On Testing Part 2: The Test Pyramid
Carrying on the testing theme, in this article I’m going to describe “the test pyramid”. The test pyramid is a way of thinking about how tests relate to one another - and how they support building quality software.
Types of Test
As a fledgling test developer you’re going to hear a lot of terms, unit testing, integration testing, smoke testing, regression testing, scenario testing, and so on and so forth. And you’re probably going to hear a lot of phrases like “that doesn’t belong there, that’s an integration test not a unit test”.
My advice? Don’t get hung up on the terms, there are really only two variables that matter when you’re writing tests - and they’re on a continuum, it just so happens that some people feel a need to classify parts of that continuum into particular categories of test. What matters is:
- How many different combinations of stuff need to be tested to cover every reasonable scenario (“complexity”)?
- How much of that space am I going to test to satisfy myself everything works (“coverage”)?
Here’s a chart:
Notice how the types of testing follow a trend - the more complex the thing you’re testing, the less you manage to cover the realistic scenarios. There’s nothing much in the bottom left - simple things are easy to test comprehensively, the only way you end up down there is if you’ve written bad tests. I’m sure you’ve also spotted there’s not much in the top right, there lies a fantasy land with unicorns, rainbows, and pots of gold that you will never reach. Any sufficiently complex system is practically impossible to test completely, the only way to get close is by combining layers of testing to build up confidence across the system. Lastly, it’s worth noting that automated smoke testing (where you run simple tests against the basic scenarios to check for obvious failures) is a poor man’s form of manual testing. A smoke test can only ever test what you taught it to test, manual testing (usually) involves people smart enough to spot errors that aren’t part of what they were testing.
The Test Pyramid
So how do we build coverage of the whole system? Well, traditionally we would divide the system into small units, and comprehensively test the units. Then we would test the interactions between units, there’s a combinatorial explosion that goes on though - so we confine ourselves to a smaller set of interactions. Then we combine even more units together for useful blocks of functionality, and we test some scenarios - behaviours close to how a real user would use the system. Lastly we can use manual testing and smoke testing to check that what we ship seems reasonable.
Generally, you will have a lot of unit tests - it’s easy to cover a large proportion of the system that way. At the next tier you’ll have a reasonable number of integration tests, maybe covering key interactions between services. Above that you might test some specific scenarios, either using large, useful, parts of the system, or the whole system. Finally, there’s a layer of manual testing at the tip of the pyramid.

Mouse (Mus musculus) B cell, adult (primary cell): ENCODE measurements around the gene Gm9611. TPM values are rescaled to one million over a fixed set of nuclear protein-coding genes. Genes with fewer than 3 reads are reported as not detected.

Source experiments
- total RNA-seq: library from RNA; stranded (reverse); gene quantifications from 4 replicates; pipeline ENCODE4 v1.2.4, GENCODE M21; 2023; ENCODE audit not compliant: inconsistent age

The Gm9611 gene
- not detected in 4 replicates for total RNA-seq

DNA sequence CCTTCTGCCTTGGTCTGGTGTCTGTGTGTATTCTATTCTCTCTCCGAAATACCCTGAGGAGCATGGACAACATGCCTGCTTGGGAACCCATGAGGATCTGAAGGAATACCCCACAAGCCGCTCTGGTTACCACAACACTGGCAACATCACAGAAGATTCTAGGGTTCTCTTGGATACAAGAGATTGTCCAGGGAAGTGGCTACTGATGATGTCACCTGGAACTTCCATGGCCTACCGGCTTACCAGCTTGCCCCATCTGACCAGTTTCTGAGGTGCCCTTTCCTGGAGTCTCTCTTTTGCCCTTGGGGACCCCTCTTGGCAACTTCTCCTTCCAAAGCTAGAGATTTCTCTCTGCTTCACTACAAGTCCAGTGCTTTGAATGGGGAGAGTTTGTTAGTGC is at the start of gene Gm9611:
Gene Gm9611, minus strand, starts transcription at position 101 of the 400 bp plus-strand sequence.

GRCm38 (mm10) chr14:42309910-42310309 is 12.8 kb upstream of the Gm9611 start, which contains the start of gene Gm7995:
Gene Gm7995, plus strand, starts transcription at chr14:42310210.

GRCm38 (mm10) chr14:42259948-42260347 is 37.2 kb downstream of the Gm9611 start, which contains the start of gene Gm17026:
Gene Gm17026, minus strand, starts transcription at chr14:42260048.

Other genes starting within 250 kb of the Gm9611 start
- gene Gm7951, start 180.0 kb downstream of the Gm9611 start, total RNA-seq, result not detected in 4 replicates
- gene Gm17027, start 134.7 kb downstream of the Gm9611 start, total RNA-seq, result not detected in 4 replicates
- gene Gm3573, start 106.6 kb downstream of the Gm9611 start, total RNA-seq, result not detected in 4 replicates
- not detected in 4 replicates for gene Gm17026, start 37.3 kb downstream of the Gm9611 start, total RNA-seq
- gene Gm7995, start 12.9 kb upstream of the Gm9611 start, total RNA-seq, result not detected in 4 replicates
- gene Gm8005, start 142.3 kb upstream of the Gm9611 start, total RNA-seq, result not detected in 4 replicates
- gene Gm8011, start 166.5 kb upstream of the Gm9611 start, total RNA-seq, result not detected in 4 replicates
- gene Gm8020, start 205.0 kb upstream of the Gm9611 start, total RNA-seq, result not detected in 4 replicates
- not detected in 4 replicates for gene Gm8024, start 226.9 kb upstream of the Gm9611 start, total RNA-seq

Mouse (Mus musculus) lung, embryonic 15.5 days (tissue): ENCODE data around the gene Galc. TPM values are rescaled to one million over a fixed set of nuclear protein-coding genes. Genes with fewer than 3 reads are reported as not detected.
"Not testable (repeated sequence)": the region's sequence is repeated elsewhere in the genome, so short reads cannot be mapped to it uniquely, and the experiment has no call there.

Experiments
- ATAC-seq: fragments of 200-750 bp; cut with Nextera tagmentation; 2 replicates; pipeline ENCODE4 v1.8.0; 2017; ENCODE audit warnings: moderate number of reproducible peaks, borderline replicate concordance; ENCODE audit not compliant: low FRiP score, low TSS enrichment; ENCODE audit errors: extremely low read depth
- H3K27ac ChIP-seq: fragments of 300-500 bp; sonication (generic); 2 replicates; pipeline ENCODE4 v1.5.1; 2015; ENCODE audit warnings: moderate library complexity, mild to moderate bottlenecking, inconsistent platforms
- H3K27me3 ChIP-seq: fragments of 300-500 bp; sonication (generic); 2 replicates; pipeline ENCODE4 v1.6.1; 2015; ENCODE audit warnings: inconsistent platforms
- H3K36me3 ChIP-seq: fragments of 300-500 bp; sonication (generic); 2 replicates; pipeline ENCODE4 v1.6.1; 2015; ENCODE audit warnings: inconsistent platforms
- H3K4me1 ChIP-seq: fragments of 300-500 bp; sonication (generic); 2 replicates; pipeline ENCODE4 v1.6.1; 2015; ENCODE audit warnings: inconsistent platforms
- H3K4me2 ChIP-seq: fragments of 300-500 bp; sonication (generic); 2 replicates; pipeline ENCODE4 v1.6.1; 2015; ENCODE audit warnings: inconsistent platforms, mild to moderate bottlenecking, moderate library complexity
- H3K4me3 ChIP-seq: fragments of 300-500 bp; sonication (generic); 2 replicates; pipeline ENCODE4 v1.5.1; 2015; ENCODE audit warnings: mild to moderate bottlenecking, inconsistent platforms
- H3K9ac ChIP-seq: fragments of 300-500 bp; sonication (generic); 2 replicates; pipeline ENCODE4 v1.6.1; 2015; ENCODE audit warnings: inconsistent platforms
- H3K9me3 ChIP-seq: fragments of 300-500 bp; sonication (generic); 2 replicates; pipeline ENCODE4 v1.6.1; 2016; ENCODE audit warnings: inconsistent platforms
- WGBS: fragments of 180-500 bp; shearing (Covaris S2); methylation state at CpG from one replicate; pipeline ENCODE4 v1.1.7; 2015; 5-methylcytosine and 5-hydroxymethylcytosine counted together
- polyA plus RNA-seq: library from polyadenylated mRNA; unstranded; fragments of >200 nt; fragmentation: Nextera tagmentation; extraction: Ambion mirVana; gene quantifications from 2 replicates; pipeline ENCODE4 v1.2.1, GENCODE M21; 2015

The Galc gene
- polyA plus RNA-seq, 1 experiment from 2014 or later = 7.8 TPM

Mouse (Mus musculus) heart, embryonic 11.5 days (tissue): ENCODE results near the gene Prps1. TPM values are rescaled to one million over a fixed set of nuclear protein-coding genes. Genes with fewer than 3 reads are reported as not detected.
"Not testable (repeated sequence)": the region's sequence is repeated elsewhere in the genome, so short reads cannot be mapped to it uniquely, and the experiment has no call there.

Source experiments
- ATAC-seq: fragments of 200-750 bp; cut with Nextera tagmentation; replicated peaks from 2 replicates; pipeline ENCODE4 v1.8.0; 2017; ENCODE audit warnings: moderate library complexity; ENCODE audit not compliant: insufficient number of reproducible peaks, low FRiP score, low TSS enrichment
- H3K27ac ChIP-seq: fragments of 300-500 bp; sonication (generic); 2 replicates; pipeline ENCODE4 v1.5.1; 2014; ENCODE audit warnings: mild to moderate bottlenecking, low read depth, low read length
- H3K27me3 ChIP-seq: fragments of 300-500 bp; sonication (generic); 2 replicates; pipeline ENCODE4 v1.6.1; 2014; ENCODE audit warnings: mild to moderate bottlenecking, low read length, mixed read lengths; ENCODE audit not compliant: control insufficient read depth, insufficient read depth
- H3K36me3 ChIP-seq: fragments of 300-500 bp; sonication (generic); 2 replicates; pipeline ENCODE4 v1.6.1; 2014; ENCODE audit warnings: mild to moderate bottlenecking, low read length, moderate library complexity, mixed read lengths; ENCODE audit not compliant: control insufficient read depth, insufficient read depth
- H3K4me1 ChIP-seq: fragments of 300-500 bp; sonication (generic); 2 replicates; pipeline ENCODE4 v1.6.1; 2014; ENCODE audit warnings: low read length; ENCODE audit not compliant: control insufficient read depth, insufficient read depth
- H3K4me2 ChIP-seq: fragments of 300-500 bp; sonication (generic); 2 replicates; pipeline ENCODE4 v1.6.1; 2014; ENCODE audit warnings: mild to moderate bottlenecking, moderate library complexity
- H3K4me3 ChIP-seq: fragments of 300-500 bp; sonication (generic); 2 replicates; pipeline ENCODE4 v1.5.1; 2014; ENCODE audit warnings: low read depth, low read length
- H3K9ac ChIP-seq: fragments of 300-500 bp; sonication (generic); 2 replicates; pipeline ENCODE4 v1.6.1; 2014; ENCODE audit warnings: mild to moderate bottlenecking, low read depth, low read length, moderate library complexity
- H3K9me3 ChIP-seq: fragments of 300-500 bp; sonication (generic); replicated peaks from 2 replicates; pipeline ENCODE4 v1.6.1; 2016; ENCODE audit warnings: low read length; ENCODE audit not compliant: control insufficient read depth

At each layer the “cost” or “complexity” of the testing goes up, so you simply can’t afford to have as many tests - but the “coverage” of the whole system goes up as well, so, although you have fewer tests each individual test is more useful.
The idea of a test pyramid isn’t new, Mike Cohn talks about it in Succeeding with Agile 1. Essentially, it says you should have many more low-level tests than high-level tests because as you go up the pyramid the tests become most costly, more time consuming to write, and more brittle.
There’s one additional property of the pyramid that’s not obvious at first glance, we assume that if the results of the lower layers are valid, then any previous tests at the higher layers built upon that work are still valid. Now, obviously, with automated testing it’s easy to re-run the test cases (all be it time consuming)…but what about manual testing? A new feature probably receives significantly more attention during test than an old one, so long as our tests haven’t changed, the pyramid lets us make this distinction with confidence, because we can say that the behaviour of the old feature is unchanged as far as the tests are concerned.
In this way, the base of the pyramid is actually composed of all the testing we’ve done on earlier versions of the software.
As long as our tests are static, over time we accrue a significant foundation of testing that gives us confidence that our products are getting better and better. Of course, if our tests are not static then all bets are off - which is what I’m going to talk about in Part 3: Goals of Automated Testing.